Home affordability moved higher last quarter, boosted by the lowest mortgage rates in history, a rise in median income, and slow-to-recover home prices throughout North Carolina and the country.
According to the National Association of Home Builders, the quarterly Home Opportunity Index read 75.9 in 2011’s fourth quarter. More than 3 in 4 homes sold between October-December 2011, in other words, were affordable to households earning the national median income of $64,200.
Never in recorded history have U.S. homes been as affordable on a national level. Even on a regional and local level, affordability soared.
Affordability was highest in the Midwest; 7 of the 10 most affordable markets nationwide were in the nation’s heartland.
The Top 5 most affordable U.S. cities in Q4 2011 were:
- Kokomo, IN (99.2% home affordability)
- Fairbanks, AK (97.5% home affordability)
- Cumberland, WV (96.9% home affordability)
- Lima, OH (96.0% home affordability)
- Rockford, IL (95.5% home affordability)
These are each considered “small markets”. The most affordable “major market” was the Youngstown, Ohio area, where 95.1% of homes sold were affordable to households earning the area’s local median income.
The Greensboro-High Point area ranked 117 nationally with 81.6% of homes sold considered affordable and Winston-Salem was even more affordable at 86.3% and a rank of 69 nationally.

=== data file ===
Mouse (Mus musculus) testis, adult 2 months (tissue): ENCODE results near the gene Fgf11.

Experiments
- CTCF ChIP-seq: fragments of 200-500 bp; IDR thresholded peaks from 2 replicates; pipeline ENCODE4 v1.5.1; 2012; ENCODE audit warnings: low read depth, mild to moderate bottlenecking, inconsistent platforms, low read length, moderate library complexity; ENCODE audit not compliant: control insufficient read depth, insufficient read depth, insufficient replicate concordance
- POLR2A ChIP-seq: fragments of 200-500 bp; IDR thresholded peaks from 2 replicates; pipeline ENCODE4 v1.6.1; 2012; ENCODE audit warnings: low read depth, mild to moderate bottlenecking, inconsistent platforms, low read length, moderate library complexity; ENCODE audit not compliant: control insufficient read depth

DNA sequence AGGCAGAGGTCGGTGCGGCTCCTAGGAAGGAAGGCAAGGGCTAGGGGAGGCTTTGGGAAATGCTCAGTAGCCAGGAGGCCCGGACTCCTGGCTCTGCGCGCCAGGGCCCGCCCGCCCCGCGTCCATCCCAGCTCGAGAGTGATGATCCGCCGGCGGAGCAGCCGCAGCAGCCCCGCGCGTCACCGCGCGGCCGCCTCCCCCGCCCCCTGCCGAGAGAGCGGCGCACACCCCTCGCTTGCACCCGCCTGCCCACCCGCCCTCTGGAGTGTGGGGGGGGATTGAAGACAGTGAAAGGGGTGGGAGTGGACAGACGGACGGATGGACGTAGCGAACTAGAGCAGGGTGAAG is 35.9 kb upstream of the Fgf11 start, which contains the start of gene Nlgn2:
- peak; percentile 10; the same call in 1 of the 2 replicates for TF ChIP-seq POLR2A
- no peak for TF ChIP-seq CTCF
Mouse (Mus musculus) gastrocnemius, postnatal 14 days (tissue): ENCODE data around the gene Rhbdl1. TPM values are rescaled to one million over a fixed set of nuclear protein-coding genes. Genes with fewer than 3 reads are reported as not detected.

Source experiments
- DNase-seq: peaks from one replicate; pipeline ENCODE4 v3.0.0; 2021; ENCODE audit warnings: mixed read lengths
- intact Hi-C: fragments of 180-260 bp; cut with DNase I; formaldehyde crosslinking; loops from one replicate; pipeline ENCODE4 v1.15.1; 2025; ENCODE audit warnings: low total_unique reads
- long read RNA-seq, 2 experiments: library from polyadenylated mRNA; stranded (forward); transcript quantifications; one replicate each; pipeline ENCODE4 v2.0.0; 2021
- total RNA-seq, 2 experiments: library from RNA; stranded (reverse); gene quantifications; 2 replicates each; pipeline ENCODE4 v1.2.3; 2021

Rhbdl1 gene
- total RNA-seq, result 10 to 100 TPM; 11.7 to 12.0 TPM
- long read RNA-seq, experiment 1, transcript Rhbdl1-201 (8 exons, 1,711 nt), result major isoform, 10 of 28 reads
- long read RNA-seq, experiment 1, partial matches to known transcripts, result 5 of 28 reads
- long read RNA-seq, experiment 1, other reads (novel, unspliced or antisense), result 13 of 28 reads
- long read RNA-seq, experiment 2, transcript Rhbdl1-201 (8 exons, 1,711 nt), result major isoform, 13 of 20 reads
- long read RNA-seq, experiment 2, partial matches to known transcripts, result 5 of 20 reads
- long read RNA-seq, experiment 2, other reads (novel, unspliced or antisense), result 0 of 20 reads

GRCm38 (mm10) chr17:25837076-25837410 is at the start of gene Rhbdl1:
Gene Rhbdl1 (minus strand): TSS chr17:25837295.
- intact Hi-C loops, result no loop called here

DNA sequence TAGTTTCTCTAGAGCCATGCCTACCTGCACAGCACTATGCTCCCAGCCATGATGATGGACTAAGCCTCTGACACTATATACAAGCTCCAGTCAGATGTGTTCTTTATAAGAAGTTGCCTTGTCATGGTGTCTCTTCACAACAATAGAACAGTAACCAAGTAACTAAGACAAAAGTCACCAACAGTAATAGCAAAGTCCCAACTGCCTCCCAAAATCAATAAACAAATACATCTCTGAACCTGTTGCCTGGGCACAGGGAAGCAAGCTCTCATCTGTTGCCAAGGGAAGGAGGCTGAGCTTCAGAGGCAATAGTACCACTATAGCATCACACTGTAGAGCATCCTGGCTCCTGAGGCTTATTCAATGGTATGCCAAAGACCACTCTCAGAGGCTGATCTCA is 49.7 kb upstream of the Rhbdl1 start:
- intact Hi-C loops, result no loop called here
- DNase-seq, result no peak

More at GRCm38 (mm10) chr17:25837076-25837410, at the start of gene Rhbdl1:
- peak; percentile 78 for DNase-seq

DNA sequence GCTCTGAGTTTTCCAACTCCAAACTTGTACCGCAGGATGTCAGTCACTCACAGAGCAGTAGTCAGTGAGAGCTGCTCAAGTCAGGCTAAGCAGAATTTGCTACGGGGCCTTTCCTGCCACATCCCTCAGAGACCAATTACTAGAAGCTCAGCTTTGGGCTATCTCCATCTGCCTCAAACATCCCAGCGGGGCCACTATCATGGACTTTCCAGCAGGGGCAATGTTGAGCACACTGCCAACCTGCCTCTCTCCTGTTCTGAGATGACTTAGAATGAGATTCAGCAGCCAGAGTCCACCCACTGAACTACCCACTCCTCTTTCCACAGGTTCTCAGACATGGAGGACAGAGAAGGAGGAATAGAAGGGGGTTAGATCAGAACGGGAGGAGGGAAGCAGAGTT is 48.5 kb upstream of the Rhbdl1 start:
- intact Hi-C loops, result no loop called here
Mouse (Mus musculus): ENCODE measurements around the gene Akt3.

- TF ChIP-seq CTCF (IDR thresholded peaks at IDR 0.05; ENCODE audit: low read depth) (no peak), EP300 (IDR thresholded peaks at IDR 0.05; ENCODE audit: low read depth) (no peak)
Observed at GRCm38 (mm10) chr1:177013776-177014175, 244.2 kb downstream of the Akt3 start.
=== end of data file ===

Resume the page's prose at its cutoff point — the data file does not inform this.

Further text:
Not surprisingly, America’s “least affordable cities” were regionally-concentrated, too, with 7 of the 10 least affordable markets located in either California or Texas.
San Francisco (#3), Santa Ana (#4), and Los Angeles (#5) led for the Golden State but, for the 15th consecutive quarter, the New York metropolitan area took “Least Affordable Market” honors.
Just 29 percent of homes in and around New York City were affordable to households earning the area’s median income last quarter. It’s a large jump from the quarter prior during which 23 percent of homes were affordable.
The rankings for all 225 metro areas are available for download on the NAHB website.